Northern and interior British Columbia continue to battle new wildfires

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The BC Wildfire Service said it responded to several new wildfires on Friday, and at least one blaze believed to be contained is now out of control.

According to British Columbia Wildfire Dashboardthere were 170 active fires in the province as of Friday evening, an increase of 30 over the past two days as of 11 p.m.

According to the service’s Twitter feed, crews responded to “numerous lightning-ignited wildfires” overnight Thursday through Friday at the Cariboo Fire Center – which stretches from Clinton, north to the river. Cottonwood, east to Wells Gray Provincial Park and west to Tweedsmuir Provincial Park.

Most of the fires are located in the 100 Mile and Central Cariboo areas, with one fire northeast and another southwest of Canoe Lake, plus a third near Big Bar Lake, they said.

BC Wildfire Service said in posts to its Twitter account that fire crews responded to “numerous lightning-ignited wildfires” overnight Thursday through Friday at the Cariboo Fire Center. (British Columbia Wildfire Service)

Officials say one fire has already been extinguished and the other three are under control, but they expect more fires to be uncovered in the coming days.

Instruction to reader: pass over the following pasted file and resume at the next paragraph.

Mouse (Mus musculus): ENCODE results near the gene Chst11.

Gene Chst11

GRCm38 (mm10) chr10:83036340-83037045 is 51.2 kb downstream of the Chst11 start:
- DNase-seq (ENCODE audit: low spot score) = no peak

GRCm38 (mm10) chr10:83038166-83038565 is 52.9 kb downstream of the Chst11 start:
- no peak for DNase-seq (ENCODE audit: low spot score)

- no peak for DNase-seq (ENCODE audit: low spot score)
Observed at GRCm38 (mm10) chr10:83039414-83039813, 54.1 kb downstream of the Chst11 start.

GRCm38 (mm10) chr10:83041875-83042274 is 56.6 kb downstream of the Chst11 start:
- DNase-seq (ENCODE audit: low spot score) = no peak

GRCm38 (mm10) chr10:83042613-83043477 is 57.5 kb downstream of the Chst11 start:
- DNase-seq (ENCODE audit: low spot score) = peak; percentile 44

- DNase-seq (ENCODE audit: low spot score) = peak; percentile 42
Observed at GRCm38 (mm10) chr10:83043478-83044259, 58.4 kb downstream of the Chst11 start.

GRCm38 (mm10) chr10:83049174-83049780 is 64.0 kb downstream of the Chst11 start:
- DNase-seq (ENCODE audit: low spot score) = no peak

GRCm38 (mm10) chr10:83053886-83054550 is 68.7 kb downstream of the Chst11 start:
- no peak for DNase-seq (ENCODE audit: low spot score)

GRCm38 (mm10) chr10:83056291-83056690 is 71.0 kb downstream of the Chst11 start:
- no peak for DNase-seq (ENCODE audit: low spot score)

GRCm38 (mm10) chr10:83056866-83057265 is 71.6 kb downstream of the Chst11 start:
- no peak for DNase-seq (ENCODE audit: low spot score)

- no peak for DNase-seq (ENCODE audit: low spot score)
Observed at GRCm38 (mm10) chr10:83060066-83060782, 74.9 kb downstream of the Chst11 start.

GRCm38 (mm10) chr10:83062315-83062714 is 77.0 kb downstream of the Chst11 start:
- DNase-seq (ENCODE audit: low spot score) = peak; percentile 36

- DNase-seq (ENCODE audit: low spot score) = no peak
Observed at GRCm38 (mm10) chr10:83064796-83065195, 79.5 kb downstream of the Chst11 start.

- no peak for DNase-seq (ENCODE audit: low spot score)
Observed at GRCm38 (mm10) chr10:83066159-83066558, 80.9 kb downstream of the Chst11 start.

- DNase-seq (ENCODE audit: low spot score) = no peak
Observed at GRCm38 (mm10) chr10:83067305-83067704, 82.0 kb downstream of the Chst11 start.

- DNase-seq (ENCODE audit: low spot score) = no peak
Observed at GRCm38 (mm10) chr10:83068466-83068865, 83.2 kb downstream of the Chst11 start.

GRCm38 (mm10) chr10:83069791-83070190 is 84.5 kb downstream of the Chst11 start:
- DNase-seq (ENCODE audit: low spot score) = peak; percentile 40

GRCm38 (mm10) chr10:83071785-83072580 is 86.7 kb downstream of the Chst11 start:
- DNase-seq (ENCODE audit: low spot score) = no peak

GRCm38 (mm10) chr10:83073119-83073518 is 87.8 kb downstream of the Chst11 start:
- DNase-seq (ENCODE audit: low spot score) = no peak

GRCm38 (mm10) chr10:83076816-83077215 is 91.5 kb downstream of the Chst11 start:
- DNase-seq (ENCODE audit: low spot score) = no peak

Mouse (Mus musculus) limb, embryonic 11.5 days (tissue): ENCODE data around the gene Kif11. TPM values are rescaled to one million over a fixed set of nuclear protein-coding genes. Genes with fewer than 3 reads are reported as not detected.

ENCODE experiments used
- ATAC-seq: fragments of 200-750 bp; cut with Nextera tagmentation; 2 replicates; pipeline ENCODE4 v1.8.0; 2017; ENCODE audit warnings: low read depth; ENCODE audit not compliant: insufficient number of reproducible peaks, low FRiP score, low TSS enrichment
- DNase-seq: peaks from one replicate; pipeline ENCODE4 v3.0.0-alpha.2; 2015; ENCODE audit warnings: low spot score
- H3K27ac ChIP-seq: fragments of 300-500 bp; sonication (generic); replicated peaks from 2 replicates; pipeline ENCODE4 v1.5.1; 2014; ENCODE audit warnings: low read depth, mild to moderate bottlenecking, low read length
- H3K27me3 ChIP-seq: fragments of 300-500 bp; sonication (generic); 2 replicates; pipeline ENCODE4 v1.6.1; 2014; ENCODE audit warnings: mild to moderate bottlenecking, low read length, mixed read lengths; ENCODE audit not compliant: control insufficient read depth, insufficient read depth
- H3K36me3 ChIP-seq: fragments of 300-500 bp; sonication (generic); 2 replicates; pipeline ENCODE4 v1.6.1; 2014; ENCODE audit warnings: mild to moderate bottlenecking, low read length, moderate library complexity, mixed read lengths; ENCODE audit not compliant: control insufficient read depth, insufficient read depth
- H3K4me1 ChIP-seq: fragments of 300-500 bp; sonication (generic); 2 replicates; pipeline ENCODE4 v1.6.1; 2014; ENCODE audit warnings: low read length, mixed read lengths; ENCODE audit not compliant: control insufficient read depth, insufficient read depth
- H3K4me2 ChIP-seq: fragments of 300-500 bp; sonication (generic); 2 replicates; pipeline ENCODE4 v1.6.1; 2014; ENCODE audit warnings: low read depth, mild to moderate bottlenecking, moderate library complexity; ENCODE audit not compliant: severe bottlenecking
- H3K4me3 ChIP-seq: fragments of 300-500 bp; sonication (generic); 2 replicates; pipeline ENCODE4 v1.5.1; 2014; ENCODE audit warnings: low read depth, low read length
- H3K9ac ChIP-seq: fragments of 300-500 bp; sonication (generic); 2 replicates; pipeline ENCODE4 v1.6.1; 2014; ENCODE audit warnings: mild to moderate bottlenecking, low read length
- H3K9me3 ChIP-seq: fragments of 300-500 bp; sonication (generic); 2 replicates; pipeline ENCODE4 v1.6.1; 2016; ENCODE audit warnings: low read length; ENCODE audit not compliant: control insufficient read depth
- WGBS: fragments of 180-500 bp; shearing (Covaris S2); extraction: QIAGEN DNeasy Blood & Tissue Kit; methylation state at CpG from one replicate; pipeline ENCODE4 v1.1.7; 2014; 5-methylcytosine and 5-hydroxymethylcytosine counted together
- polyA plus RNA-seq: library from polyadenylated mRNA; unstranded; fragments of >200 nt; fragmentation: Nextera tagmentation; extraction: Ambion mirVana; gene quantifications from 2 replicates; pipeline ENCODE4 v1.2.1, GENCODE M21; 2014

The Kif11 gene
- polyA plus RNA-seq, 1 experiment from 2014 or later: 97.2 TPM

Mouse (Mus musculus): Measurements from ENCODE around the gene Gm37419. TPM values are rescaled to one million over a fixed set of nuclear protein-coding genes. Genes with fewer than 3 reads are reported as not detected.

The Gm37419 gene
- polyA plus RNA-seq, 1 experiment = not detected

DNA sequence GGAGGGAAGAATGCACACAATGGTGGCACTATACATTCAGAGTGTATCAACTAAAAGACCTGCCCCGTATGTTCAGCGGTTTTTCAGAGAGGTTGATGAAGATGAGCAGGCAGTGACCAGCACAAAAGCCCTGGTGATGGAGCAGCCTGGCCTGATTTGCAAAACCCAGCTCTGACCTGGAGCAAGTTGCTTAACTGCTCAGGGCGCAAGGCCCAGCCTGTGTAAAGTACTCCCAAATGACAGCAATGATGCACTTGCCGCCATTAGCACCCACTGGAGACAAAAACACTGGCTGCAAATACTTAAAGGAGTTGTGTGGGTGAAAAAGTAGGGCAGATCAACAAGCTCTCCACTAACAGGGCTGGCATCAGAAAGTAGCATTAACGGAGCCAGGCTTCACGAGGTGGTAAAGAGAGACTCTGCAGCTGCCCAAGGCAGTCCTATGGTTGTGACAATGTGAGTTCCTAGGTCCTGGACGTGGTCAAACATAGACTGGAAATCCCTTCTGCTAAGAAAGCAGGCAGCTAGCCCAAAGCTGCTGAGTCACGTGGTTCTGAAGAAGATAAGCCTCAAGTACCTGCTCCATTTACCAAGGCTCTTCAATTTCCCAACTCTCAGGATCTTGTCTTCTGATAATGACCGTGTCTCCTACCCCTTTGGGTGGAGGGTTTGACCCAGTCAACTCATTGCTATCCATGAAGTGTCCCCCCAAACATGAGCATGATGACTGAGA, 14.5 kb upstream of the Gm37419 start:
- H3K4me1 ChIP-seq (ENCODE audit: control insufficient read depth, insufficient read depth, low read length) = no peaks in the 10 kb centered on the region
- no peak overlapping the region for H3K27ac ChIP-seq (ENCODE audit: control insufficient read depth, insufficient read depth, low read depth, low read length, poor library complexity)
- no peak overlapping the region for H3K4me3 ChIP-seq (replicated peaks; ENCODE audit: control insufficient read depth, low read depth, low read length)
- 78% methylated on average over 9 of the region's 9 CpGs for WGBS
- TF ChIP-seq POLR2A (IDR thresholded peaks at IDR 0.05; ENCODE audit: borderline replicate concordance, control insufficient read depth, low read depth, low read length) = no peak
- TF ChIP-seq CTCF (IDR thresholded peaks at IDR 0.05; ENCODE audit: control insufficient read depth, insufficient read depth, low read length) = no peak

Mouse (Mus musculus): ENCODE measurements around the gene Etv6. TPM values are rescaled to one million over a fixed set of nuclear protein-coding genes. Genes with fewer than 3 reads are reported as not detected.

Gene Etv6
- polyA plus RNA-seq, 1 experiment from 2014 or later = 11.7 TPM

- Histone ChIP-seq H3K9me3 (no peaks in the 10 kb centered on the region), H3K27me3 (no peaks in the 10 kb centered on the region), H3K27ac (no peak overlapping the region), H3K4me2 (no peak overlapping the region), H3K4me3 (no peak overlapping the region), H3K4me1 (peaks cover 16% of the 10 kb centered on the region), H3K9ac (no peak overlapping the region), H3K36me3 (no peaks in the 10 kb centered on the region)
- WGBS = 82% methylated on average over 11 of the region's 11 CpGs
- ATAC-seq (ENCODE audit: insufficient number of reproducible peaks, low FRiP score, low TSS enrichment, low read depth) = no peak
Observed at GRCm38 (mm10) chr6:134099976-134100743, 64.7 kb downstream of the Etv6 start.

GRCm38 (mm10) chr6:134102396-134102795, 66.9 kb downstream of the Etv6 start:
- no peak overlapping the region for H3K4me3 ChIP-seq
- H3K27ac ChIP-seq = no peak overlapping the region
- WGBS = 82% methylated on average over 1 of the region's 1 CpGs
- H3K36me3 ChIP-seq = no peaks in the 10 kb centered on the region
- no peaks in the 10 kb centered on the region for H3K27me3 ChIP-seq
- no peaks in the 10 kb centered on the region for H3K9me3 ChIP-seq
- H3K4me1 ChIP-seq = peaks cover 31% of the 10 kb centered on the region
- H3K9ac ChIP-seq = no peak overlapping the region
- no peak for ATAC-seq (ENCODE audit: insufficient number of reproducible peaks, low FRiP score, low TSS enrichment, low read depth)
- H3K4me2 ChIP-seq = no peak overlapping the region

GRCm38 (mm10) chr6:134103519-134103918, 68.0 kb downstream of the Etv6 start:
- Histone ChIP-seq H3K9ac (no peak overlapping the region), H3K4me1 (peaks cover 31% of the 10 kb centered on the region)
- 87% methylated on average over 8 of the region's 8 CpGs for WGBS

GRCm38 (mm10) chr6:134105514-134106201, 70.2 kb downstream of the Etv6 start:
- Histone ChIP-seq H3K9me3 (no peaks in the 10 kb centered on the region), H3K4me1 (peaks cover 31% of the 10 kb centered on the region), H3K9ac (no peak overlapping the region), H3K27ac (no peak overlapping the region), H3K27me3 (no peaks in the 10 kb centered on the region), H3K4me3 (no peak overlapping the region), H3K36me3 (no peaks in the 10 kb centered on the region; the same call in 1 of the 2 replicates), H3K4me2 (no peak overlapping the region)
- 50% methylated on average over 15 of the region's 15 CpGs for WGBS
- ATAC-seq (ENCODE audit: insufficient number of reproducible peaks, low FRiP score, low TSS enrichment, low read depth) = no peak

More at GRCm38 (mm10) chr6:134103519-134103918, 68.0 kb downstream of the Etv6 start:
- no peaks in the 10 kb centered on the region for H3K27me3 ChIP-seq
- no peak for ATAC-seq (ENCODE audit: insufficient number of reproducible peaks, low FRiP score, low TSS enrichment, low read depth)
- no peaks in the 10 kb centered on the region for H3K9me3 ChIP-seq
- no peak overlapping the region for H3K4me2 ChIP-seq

As of Thursday evening, the fire at Hasler Flats, about 30 kilometers southwest of Chetwynd – 302 kilometers north of Prince George – grew from under control to out of control, they said.

The change in status was due to “a small run on the south flank of the fire” as well as an increase in visible smoke.

Additional air tankers have been brought in to help, and officials say the blaze has yet to reach so-called decision points – the limits of a fire management plan where firefighters will change tactics if the fire reaches a certain area.

New fires in the interior of British Columbia

Meanwhile, the Forest Fire Department also said there were two new fires in the interior of British Columbia on Friday.

In the afternoon, crews responded to the Cosens Creek Fire in Kalamalka Lake Provincial Park, five miles southeast of Vernon.

The fire was highly visible from Highway 97, Vernon and surrounding areas, and was spreading at a moderate speed, they said.

Around 9 p.m., the Forest Fire Department also responded to the fire in Vlem Creek, about nine kilometers east of Armstrong in the North Okanagan.

They said the fire was highly visible to surrounding communities and that air tankers were already on the scene, with crews and helicopters en route.

BC Wildfire Service says anyone who sees signs of a wildfire can report it by calling 1-800-663-5555 or dialing *5555 on a cell phone.

A fire can also be reported through the service’s mobile app, where photos can be uploaded for a response team to assess.

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